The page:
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Results: Depressive and externalising symptoms at 10-11 were negatively associated with school connectedness (depressive: standardised β=-0.06, CI: -0.11, 0.01; externalizing: β=-0.13, CI: -0.17, -0.08), and school enjoyment at 13-14 (depressive β=-0.04, -0.08, 0.03; externalising: β=-0.08, CI: -0.13, -0.03). School enjoyment at 13-14 was positively associated with attainment at 16 (β=0.10, CI: 0.04, 0.15), and partially mediated associations between depressive and externalising symptoms at 10-11 and attainment at 16 (depressive: proportion mediated 2.2%, CI: -1.5, 5.9; externalising: proportion mediated; 4.7%, CI: 0.7, 10.1,).
Limitations: Results may be subject to residual confounding. Conclusions: School enjoyment is a potentially modifiable risk factor that may affect educational attainment of adolescents with depressive or externalising symptoms.
Bibliographical noteFunding Information:
The UK Medical Research Council and Wellcome (Grant ref: 217065/Z/19/Z) and the University of Bristol provide core support for ALSPAC. This publication is the work of the authors and will serve as guarantors for the contents of this paper. A comprehensive list of grants funding is available on the ALSPAC website ( http://www.bristol.ac.uk/alspac/external/documents/grant-acknowledgements.pdf ); This research was specifically funded by the UK Medical Research Council (MR/M020894/1) and the Health Foundation's Social and Economic Value of Health Programme (Grant ID: 807293). The Medical Research Council (MRC) and the University of Bristol support the MRC Integrative Epidemiology Unit (MC_UU_00011/1). TC received funding from the European Union's Horizon 2020 research and innovation programme under grant agreement No 733206, LIFE-CYCLE project. AH received funding from the Health Foundation's Social and Economic Value of Health programme, grant number: 807293. LDH is supported by a Career Development Award from the UK Medical Research Council (MR/M020894/1). This work is part of a project entitled ‘social and economic consequences of health: causal inference methods and longitudinal, intergenerational data’, which is part of the Health Foundation's Social and Economic Value of Health Programme (Grant ID: 807293). The Health Foundation is an independent charity committed to bringing about better health and health care for people in the UK. JALL was supported by the UK Economic and Social Research Council [grant number ES/P00881X/1]. Dr Wright is funded by a Cancer Research UK Population Research Postdoctoral Fellowship (C60153/A23895). GDS works in the Medical Research Council Integrative Epidemiology Unit at the University of Bristol [MC_UU_00011/1].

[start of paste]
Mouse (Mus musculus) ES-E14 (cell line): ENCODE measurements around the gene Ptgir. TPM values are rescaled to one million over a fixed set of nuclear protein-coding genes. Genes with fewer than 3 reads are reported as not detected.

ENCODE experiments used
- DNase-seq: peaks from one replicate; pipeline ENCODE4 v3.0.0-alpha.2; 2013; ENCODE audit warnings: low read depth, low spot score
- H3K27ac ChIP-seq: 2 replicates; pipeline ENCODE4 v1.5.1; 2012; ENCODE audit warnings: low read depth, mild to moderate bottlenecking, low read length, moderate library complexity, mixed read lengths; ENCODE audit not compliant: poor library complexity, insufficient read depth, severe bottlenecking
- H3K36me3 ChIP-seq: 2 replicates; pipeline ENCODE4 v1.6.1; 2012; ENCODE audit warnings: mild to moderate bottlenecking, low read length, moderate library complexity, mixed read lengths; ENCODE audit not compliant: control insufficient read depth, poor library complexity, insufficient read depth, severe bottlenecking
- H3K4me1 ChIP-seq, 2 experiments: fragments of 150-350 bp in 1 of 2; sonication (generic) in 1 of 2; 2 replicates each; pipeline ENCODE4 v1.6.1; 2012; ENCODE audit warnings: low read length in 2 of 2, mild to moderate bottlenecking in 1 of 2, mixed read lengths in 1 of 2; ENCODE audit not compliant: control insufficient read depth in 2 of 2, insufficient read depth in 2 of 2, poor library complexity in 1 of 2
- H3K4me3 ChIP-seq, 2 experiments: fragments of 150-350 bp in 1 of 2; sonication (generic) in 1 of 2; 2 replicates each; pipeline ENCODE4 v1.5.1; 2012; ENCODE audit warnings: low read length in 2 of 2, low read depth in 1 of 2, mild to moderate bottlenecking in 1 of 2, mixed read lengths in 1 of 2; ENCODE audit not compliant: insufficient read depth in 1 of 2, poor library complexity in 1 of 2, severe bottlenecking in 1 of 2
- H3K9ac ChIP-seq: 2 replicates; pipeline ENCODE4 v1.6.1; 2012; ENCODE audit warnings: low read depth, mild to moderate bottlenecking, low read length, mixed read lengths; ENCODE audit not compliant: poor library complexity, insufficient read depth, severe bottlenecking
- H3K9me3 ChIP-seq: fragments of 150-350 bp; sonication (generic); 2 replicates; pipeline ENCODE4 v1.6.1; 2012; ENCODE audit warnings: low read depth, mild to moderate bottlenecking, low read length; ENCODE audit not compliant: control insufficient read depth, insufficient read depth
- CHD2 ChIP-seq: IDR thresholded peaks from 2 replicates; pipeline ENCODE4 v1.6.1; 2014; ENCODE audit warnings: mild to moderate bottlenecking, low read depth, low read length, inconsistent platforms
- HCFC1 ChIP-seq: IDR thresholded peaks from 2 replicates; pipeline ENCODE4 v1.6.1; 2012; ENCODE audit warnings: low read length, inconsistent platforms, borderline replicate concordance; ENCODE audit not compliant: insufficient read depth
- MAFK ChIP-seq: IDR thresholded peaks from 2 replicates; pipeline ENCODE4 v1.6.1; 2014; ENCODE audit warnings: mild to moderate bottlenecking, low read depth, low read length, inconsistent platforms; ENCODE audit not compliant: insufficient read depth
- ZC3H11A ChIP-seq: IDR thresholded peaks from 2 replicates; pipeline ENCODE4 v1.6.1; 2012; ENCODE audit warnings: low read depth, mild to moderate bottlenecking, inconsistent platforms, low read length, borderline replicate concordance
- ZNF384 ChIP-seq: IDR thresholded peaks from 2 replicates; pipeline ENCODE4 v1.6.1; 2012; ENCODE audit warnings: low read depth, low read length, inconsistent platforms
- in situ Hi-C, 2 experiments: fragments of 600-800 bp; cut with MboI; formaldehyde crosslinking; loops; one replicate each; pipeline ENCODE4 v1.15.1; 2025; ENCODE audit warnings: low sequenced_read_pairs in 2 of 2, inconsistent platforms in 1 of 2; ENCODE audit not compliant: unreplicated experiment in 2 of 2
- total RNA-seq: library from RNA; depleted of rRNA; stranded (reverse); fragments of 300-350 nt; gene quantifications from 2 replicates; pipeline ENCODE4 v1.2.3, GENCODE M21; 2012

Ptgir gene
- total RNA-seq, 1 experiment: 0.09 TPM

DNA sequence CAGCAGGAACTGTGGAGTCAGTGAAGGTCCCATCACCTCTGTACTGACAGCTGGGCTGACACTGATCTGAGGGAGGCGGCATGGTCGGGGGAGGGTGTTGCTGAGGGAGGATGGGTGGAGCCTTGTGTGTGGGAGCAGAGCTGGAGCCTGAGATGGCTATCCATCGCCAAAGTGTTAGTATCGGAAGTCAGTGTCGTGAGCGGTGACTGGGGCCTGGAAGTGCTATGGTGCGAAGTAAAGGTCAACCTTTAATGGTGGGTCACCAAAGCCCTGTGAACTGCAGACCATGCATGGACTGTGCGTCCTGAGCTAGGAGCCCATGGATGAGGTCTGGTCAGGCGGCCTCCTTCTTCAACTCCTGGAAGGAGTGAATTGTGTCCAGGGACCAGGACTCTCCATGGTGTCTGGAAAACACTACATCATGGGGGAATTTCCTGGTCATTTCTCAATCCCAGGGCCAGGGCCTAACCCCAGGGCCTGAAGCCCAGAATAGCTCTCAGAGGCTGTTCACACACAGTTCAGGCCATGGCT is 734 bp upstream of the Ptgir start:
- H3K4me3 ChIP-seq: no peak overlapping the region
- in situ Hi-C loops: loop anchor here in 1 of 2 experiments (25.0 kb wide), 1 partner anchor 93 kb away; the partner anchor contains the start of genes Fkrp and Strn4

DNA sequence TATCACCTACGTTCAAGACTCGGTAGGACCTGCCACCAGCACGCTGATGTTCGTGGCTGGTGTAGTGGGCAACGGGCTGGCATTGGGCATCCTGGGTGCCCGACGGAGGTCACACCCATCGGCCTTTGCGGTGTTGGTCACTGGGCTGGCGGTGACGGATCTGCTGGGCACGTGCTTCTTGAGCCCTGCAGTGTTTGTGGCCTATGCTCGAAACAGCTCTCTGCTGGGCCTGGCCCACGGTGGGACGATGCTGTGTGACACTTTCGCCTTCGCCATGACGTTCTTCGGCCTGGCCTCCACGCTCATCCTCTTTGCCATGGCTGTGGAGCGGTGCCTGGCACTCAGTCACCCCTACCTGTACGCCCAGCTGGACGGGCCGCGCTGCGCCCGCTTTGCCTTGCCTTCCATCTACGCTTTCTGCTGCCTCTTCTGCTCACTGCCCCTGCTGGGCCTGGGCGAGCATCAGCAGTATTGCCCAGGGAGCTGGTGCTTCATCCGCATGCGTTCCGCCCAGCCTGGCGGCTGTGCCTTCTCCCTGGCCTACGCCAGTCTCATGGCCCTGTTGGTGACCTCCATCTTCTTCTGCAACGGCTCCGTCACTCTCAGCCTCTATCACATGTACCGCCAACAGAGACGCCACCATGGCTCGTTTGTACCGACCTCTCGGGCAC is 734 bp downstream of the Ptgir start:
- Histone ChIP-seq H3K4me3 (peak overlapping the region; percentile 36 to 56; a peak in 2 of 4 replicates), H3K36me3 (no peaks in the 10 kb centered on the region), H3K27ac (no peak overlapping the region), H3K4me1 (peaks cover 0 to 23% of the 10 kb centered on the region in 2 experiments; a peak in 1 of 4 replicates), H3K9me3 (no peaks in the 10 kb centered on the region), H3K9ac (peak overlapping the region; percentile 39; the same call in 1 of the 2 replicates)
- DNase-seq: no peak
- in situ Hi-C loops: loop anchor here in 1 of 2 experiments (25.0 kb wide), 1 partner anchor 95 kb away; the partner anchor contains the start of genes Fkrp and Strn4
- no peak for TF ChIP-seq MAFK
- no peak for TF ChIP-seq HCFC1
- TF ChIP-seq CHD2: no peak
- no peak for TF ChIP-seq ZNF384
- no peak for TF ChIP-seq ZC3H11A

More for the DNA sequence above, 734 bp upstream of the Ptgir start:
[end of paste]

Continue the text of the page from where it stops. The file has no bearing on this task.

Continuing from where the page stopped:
- school enjoyment
- school connectedness
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Gaunt, L. F. & Davey Smith, G.
1/04/18 → 31/03/23